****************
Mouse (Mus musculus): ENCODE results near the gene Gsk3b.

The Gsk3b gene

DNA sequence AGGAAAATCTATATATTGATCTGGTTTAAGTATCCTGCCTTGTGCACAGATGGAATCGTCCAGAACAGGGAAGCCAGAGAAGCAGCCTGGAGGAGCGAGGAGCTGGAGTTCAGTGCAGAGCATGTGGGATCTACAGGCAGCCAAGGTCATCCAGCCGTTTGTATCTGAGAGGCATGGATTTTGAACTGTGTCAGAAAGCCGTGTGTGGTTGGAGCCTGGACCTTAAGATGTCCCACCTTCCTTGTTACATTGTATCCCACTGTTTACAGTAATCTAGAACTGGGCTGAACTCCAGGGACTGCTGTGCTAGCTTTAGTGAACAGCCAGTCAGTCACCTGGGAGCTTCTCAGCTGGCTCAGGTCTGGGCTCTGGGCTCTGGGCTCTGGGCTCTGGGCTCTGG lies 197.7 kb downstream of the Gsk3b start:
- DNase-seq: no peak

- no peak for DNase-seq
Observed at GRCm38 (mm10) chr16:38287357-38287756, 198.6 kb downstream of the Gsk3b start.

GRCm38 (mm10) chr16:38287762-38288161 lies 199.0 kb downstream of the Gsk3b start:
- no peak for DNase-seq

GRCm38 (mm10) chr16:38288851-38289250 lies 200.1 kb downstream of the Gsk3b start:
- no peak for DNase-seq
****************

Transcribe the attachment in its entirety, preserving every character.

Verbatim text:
Mouse (Mus musculus): ENCODE results near the gene Gsk3b.

The Gsk3b gene

DNA sequence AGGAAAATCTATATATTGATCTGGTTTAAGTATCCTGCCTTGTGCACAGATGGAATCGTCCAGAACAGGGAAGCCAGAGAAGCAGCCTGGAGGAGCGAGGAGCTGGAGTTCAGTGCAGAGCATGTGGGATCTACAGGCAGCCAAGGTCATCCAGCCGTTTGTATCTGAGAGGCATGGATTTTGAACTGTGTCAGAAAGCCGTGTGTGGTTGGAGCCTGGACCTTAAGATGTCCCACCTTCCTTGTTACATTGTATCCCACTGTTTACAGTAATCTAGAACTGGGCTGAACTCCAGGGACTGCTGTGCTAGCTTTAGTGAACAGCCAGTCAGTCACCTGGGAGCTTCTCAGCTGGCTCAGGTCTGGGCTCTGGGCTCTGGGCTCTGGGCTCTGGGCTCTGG lies 197.7 kb downstream of the Gsk3b start:
- DNase-seq: no peak

- no peak for DNase-seq
Observed at GRCm38 (mm10) chr16:38287357-38287756, 198.6 kb downstream of the Gsk3b start.

GRCm38 (mm10) chr16:38287762-38288161 lies 199.0 kb downstream of the Gsk3b start:
- no peak for DNase-seq

GRCm38 (mm10) chr16:38288851-38289250 lies 200.1 kb downstream of the Gsk3b start:
- no peak for DNase-seq